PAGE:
Human Rights Watch applauded those EU member states, particularly Denmark, Ireland, the Netherlands, Sweden and the United Kingdom, that have opposed any further weakening of the sanctions absent concrete results, and encouraged them to remain steadfast in their principled approach. Countries that were leading the effort to abandon EU leverage and human rights credibility include Germany, Greece, Italy, Portugal and Spain.
“It is high time to expose the hypocrisy surrounding EU policy toward Tashkent,” said Cartner. “Germany and its allies who have consistently sought to undermine the sanctions and bully others into submission should no longer be allowed to hide behind the banner of a ‘common position’ compromise.”
The EU sanctions on Uzbekistan were first imposed in October 2005, in response to Tashkent’s refusal to agree to an international commission of inquiry into the May 2005 Andijan massacre, in which Uzbek security forces killed hundreds of mostly unarmed protesters fleeing a demonstration, as well as the fierce government crackdown that ensued.
In addition to the visa ban and the arms embargo, the original sanctions also consisted of a partial suspension of the Partnership and Cooperation Agreement (PCA), the framework that regulates the EU’s relationship with Uzbekistan – marking the first time in the EU’s history that it suspended a PCA with another country over human rights concerns. The visa ban originally covered 12 officials the EU considered “directly responsible for the indiscriminate and disproportionate use of force in Andijan.” The partial suspension of the PCA was lifted in November 2006, while May 2007 saw the names of four officials taken off the visa ban list.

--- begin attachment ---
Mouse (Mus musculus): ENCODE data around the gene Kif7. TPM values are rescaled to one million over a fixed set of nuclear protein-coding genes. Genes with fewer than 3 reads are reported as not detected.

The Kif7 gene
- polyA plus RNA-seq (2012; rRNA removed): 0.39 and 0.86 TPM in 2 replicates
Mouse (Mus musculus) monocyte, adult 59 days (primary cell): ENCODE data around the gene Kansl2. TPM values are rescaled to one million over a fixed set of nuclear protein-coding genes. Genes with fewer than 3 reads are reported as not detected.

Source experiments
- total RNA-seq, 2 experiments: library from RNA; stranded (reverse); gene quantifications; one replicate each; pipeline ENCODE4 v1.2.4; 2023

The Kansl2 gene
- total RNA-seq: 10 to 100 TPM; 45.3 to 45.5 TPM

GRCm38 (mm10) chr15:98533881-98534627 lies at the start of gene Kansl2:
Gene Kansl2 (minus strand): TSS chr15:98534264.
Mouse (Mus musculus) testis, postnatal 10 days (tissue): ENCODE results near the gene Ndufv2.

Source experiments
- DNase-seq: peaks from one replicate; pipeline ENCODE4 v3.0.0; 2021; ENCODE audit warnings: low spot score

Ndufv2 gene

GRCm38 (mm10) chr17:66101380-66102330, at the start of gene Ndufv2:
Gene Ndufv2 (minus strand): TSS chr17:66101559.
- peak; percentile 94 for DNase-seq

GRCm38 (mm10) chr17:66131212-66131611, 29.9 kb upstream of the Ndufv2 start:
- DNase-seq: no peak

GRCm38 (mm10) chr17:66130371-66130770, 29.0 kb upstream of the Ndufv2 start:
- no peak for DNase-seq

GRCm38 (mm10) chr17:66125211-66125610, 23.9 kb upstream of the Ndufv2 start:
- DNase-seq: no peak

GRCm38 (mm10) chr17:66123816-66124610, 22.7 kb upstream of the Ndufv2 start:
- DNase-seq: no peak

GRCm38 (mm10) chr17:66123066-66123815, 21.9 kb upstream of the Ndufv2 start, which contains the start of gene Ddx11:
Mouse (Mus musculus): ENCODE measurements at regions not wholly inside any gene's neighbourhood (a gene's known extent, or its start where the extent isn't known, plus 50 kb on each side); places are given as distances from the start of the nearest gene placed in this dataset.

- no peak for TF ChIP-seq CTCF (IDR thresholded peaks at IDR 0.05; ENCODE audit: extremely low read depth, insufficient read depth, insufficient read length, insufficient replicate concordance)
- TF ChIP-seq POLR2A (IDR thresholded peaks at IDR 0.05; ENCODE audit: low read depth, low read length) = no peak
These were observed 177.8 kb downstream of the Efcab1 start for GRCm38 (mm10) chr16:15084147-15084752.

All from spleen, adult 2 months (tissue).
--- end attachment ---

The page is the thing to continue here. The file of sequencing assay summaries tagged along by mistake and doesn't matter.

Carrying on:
When imposing the sanctions, the EU specified that they would be kept under review on the basis of a number of assessment criteria, including the conduct and outcome of the Andijan-related trials; detention and harassment of those who have questioned the Uzbek authorities’ version of the Andijan events; the government’s cooperation with, and the outcome of, an independent international investigation; and “any action that demonstrates the willingness of the Uzbek authorities to adhere to the principles of respect for human rights, rule of law and fundamental freedoms.”
More recently, the EU has also made clear that in considering its sanctions policy toward Uzbekistan, it would “take into account the actions of the Uzbek government in the area of human rights, including the results” of a human rights dialogue it began pursuing with the Uzbek government (a first round of which was held in Tashkent on May 8 and 9). The GAERC conclusions of May 2007 stated that the EU “look[ed] forward to its continuation in an open and constructive manner with a view to achieving concrete and sustained results.” In the six months since this statement was made, no further rounds of the dialogue have been held, after the Uzbek government apparently made clear that it was not prepared to engage in such talks again until early 2008.